Programming in Standard ML
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Problem 2.1 (Crates at sea) A certain ship is at sea on a voyage from Bremen to New York. There is a crate on her deck. However the crate has not been attached/xed properly and when in a slight storm the ship goes over a wave, the crate can move one meter to the right or to the left. When it reaches the edge of the deck it is stopped by the rails. Assume that the crate is originally in the middle of the deck and that it is 1 meter wide. Write an SML function that given the half the decks width (so the distance from the original position of the crate to the edge of the deck) and a string describing the crates movements, determines how many times the crate will reach the edges of the deck. The string consists of the words right, left for the respective movements. (You can ignore any other characters in between the words). The function will have the following signature:
val count = fn : string int > int

Example:
count(right left left left left left a right right right right a right right right right right left right move left,4); val it = 3 : int

Solution:
fun movements([],width, possition, times) = ([],width, possition, times) | movements((#l)::(#e)::(#f)::(#t)::l, width, possition, times) = if (possition 1) = 0width then movements(l,width, possition1,times+1) else if possition = 0width then movements(l,width, possition,times) else movements(l,width, possition1,times) | movements((#r)::(#i)::(#g)::(#h)::(#t)::l, width, possition,times) = if (possition + 1) = width then movements(l,width, possition+1,times+1) else if possition = width then movements(l,width, possition,times) else movements(l,width, possition+1,times) | movements(a::l, width, possition, times) = movements(l, width, possition,times); fun count(l,width) = let val (m,w,p,t) = movements(explode(l),width,0,0) in t end;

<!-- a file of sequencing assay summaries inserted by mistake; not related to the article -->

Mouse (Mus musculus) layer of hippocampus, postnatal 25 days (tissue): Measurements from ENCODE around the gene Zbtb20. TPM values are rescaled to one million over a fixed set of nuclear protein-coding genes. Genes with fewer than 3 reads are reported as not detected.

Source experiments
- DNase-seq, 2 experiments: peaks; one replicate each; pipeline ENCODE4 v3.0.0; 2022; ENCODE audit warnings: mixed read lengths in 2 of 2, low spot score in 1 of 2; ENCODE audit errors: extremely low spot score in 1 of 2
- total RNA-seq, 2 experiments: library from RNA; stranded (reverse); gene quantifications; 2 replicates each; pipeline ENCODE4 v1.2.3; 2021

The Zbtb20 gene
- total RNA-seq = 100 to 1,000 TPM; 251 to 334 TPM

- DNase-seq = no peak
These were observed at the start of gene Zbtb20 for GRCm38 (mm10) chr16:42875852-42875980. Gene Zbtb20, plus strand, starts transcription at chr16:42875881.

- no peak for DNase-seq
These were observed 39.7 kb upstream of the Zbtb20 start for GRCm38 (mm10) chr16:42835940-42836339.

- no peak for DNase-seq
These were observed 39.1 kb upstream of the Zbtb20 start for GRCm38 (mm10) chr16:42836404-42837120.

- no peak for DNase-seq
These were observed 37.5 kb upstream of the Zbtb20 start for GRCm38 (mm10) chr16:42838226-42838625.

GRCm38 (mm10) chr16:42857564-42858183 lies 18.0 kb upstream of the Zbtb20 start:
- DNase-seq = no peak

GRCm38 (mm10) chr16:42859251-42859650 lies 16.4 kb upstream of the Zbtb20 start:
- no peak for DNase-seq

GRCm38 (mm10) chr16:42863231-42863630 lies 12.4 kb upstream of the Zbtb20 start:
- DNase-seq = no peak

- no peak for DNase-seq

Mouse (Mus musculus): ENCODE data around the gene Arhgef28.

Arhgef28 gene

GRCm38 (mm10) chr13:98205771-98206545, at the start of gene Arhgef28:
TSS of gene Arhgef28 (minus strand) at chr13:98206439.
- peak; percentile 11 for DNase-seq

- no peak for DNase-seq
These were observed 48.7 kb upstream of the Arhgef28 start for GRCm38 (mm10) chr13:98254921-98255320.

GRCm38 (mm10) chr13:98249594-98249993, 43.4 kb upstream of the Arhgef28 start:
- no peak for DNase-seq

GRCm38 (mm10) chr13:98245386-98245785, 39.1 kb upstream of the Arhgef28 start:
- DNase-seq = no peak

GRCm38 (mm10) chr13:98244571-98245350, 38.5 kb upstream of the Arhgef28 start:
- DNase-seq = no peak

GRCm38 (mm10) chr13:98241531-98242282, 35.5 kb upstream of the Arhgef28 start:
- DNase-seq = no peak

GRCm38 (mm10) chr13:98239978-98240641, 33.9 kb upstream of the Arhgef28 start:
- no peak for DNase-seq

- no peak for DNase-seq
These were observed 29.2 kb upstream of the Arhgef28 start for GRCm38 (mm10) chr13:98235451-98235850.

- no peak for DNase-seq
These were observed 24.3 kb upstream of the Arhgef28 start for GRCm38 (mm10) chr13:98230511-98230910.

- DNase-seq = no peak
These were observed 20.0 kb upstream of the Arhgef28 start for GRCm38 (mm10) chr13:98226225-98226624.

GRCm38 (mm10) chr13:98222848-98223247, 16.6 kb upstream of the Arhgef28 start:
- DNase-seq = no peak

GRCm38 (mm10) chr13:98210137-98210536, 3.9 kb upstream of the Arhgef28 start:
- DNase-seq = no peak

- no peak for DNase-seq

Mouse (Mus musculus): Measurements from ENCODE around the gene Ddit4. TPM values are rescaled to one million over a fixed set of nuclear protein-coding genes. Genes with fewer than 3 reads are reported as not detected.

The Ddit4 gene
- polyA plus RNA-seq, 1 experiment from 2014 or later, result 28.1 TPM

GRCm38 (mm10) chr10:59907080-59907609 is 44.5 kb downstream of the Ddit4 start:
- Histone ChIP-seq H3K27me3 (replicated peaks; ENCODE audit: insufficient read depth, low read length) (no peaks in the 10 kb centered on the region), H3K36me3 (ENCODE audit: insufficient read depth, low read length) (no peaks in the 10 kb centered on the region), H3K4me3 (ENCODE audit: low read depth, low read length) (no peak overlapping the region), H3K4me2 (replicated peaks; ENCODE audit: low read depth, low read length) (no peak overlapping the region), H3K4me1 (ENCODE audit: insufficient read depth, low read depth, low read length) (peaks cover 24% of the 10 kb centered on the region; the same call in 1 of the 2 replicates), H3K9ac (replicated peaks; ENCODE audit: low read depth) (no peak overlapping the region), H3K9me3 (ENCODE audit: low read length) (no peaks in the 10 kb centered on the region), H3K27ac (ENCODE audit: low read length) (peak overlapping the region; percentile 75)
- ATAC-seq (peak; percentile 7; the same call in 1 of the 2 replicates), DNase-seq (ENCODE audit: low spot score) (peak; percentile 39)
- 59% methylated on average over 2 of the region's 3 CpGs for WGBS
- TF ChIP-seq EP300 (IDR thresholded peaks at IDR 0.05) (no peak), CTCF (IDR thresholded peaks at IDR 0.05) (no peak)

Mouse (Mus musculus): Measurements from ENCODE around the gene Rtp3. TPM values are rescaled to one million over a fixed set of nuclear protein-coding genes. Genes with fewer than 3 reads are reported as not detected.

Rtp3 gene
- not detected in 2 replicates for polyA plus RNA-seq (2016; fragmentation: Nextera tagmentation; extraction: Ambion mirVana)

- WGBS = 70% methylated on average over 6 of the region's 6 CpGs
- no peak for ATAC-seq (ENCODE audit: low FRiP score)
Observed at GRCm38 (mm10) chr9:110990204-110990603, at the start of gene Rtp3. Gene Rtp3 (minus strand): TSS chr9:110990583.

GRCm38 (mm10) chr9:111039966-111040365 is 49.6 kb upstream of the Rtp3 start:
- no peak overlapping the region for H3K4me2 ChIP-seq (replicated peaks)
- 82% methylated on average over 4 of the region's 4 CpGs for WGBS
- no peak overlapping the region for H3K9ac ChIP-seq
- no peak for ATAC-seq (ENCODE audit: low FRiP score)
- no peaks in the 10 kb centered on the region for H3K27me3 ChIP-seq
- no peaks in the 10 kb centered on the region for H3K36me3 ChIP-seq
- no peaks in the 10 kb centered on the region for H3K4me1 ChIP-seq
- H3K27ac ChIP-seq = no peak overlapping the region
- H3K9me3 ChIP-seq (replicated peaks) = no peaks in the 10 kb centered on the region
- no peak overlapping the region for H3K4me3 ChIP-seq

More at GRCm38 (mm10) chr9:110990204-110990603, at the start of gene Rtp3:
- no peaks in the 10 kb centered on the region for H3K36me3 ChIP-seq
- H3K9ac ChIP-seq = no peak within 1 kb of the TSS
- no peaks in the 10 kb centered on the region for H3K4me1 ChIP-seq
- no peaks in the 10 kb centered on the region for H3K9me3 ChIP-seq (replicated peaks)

0pt Problem 2.2 (Partitions) A partition of a set M is a set of nonempty subsets of M , such that every element in M is in exactly one of these subsets. For example, one of the partitions of {1, 2, 3, 4} would be {{1, 2}, {3}, {4}}. Write an SML function which takes a list of integers as argument, and returns all of its partitions:
val partition = fn : int list > int list list;

Example:
partition [1,2,3]; val it = [[[1,2,3]],[[1],[2,3]],[[1,2],[3]],[[2],[1,3]],[[1],[2],[3]]]

Solution:
Control.Print.printLength := 1000; fun append x ls = map (fn u => x :: u) ls fun insertInNth x ll pos = let val l = List.nth(ll, pos 1) val l1 = List.take(ll, pos 1) val l2 = List.drop (ll, pos) in l1 @ [x :: l] @ l2 end fun upto 1 = [1] | upto n = upto (n 1) @ [n] fun insertInAll x ls = map (insertInNth x ls) (upto (length ls)) fun partitionInK [] k = [] | partitionInK ls 1 = [[ls]] | partitionInK (h :: t) k = let val nkm1 = partitionInK t (k 1) val nk = partitionInK t k val single = append [h] nkm1 val comb = List.concat (map (insertInAll h) nk) in single @ comb end fun partition ls = List.concat (map (partitionInK ls) (upto (length ls)))

0pt Problem 2.3 (Chocolates and calories) Now that you nally opened your chocolates factory in Bremen, you would like to nally write an SML function that can help you compute the amount of calories of your box of chocolates. You are given the following SML datatypes that model an ingredient, a chocolate and the box of chocolates:
datatype ingredient = topping of real | proteins of realint | carbohydrates of real; datatype chocolate = choco of real | ing of ingredient list; datatype chocobox = box of chocolate list;

You know that the topping adds a constant of 50.0 calories, no matter its quantity. There are two types of proteins: for proteins of type 1, only half of the quantity is converted to calories, while for proteins of type 2, you get twice as much calories as their quantity. You know that every unit of carbohydrates is converted to one calory. In the datatype, you get the quantity of each ingredient (and also the type of the protein). For some chocolates, you directly know the number of calories (the composition is secret), while for the others you are given the list of ingredients and you have to compute the number of calories yourself. Given this information, you are required to write an SML function countCalories that, given a chocobox, will return the number of calories the box contains. The function will have the following signature:
val countCalories = fn : chocobox > real

Example:
countCalories( box([choco(120.0), ing([topping(1.5), proteins(20.0, 1), carbohydrates(37.0), proteins(12.0, 2) ]) ]) ); val it = 241.0 : real

Solution:

datatype ingredient = topping of real | proteins of realint | carbohydrates of real; datatype chocolate = choco of real | ing of ingredient list; datatype chocobox = box of chocolate list; fun countCalories( box(theList) ) = let fun calories (choco(X)) = X | calories (ing(P)) = let fun f [] = 0.0 | f (topping(X)::l) = 50.0 + f(l) | f (proteins(X,Y)::l) = (X (if Y=1 then 0.5 else 2.0)) + f(l) | f (carbohydrates(X)::l) = X + f(l) in f(P) end in foldl (fn (X,Y) => calories(X) + Y) 0.0 theList end;